Wind generators need to be high to get consistent winds. My tower is only 45 feet. It's not unusual to install a generator on a tower that costs three times as much as the generator.

What percentage of my electricity comes from wind? I estimate less than 10 percent. I don't have a meter on the wind generator to measure it. However, I do have meters that measure the solar array and total usage so I could read these meters, wait a month, read them again and subtract to get a close estimate of wind production. However, I've never done this. On windy nights the batteries hold even or charge some so I know the wind generator is supporting the refrigerator and other small night time needs.

Assuming we can generate about 4,500 watts daily then our consumption must be equal to or less than this to prevent running the backup generator. We can add up our usage by summing up each appliance's consumption averaged on a daily basis.

Air Purifier, 24 hours at 4 watts, 100 watts total
Electric Blanket, 1/2 hour at bedtime at 120 watts, 60 watts total
Water Pump, 6 minutes daily at 865 watts, 90 watts total
Clothes Dryer, 1/2 hour at 250 watts, 175 watts
etc, etc, etc

You'll notice some of the math isn't exact. For example, the propane clothes dryer users 250 watts to turn the drum but uses 750 watts periodically to ignite the propane.

We sometimes go two or three months without starting the backup generator so our usage is typically less than what the system can produce.

Two final items. We replaced our washer with a high efficiency washer that uses less electricity and less water and the refrigerator was replaced. These were winners. We replaced our kitchen range which had standing pilots with a range with more features that Julie found on Craigslist that has electric ignition rather than pilots. This was not a total winner. Unknown to us when we purchased it there is a difference between electric ignition and electronic ignition. Electric ignition has a glow plug in the oven which uses about 300 watts when the oven is on. An attempt to reduce propane usage resulted in an increase in electric usage while baking. We'll replace this range sometime in the future.

I've been doing construction on a utility room that necessitated moving the water pump and installing additional water lines. I'm using heat tapes until I finish the construction and get the external water lines properly insulated.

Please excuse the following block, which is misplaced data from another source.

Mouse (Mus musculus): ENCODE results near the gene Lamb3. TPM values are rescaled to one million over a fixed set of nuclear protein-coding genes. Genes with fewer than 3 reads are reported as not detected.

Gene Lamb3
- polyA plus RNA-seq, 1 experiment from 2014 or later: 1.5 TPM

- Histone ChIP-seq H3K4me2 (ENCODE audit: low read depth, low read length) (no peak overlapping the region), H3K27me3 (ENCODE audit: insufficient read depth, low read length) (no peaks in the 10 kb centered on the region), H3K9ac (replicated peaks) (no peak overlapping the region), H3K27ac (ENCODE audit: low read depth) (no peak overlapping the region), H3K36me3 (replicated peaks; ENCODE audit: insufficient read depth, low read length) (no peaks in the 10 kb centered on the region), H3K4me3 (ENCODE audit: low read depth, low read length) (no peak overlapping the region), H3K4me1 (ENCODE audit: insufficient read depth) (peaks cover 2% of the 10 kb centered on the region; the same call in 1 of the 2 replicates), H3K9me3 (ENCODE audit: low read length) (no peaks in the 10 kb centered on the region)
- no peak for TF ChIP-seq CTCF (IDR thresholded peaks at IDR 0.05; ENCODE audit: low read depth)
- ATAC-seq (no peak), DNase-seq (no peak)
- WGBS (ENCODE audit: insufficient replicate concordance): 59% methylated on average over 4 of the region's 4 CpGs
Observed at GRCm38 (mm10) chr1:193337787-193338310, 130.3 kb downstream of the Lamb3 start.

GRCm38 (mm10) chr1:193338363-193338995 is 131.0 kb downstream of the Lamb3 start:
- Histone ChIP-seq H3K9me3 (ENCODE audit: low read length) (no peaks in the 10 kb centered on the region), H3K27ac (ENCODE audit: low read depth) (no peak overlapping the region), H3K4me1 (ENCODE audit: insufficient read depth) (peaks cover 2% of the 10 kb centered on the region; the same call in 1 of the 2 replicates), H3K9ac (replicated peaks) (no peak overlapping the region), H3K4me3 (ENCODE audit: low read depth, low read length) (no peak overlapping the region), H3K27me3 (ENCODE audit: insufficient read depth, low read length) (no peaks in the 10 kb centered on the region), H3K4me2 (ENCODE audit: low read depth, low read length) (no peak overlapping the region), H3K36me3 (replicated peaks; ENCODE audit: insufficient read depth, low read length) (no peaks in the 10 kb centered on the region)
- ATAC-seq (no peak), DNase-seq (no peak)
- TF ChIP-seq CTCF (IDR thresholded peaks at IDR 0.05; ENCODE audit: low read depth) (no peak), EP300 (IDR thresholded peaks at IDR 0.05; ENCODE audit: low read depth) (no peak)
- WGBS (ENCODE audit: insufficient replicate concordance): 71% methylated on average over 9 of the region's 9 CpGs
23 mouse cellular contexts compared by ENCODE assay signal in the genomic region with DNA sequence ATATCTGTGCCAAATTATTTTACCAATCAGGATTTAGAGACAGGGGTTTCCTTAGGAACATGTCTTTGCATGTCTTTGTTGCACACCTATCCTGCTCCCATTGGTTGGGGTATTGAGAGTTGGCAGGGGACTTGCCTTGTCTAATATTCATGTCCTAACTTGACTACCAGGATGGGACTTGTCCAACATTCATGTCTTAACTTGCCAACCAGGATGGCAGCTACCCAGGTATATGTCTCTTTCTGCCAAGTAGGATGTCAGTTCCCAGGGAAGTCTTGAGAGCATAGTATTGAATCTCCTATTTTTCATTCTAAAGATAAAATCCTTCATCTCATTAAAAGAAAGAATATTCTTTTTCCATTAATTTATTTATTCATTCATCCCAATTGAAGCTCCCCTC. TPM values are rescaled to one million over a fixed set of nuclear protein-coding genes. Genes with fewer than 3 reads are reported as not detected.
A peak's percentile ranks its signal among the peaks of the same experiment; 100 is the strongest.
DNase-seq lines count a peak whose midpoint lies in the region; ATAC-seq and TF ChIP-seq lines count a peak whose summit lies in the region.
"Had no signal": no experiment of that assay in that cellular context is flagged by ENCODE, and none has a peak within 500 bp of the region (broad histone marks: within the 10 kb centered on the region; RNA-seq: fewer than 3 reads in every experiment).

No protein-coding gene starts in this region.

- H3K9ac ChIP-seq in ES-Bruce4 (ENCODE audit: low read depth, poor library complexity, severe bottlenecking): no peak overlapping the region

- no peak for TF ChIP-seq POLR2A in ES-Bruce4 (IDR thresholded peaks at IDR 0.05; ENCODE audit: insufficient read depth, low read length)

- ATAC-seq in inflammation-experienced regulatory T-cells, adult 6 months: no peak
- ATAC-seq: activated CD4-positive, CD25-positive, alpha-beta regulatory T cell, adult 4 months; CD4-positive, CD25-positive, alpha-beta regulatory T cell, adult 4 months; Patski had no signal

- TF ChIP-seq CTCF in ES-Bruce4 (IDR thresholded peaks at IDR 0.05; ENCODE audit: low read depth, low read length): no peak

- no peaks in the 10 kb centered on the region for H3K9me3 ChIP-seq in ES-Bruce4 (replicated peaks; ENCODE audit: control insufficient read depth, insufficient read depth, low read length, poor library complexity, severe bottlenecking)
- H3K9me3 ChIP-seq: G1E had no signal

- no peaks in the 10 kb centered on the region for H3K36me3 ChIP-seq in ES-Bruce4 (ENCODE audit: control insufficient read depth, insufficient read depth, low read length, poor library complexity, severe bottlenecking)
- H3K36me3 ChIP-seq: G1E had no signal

The cost of the system (utility building, solar array, wind generator, batteries, inverter, charge controller, breakers, enclosures, wiring and other components) was $12,000. Annual labor and the cost of maintenance of the system (distilled water for the batteries, gasoline, oil and filters for the backup generator) aren't significant. However, the cost of replacing the batteries will be significant. We paid $1,200 for the batteries five and one-half years ago. When it's time to replace them in a few years the cost will be more. Assuming a life of eight years the annual cost of the batteries will be $150.

What's the cost to us averaged over 20 years? I guesstimate about $85 per month. I plan on a few modifications and enhancements over the years to the net cost will be about $100 per month after these are included. But at the end of the 20 years the system will still have a long life expectancy with the exception of the batteries.

Eight-five dollars per month for electricity doesn't sound bad. But, in the hottest part of the summer when temperatures reach 100 degrees I think some people would be willing to pay more for air conditioning. With our system, AC isn't an option.

Would I connect to commercial electricity if it became available? No.

3 Comments:

Blogger THE Michael said...

If we were all forced to "farm" our own meat, vegies, and energy, I think we would naturally drastically reduce our usage of it all, since it does take more upfront money and labor. Plus, knowing where all this stuff is coming from makes you much more involved, and thus caring, about what you are using and why.

1/22/2010 06:54:00 PM  
Blogger MojoMan said...

Wow, Paul, that was an amazing answer to a simple question! Thanks.

I'm surprised and impressed that you have pretty much the same electric lifestyle as most (American) people. But then, you have a big-league system.

It would be enlightening if we all knew what our phantom loads are. It seems every time I turn around, we have some new gadget that has a little light glowing all the time.

I'll have to go back and read again: Do you have solar hot water? I understand that's one of the more cost-effective way to harvest solar energy.

1/29/2010 11:41:00 AM  
Blogger KingAzJay said...

Wow, quite a system, and very well thought out... maybe some day we'll leave our 12v lifestyle...

4/12/2010 09:19:00 PM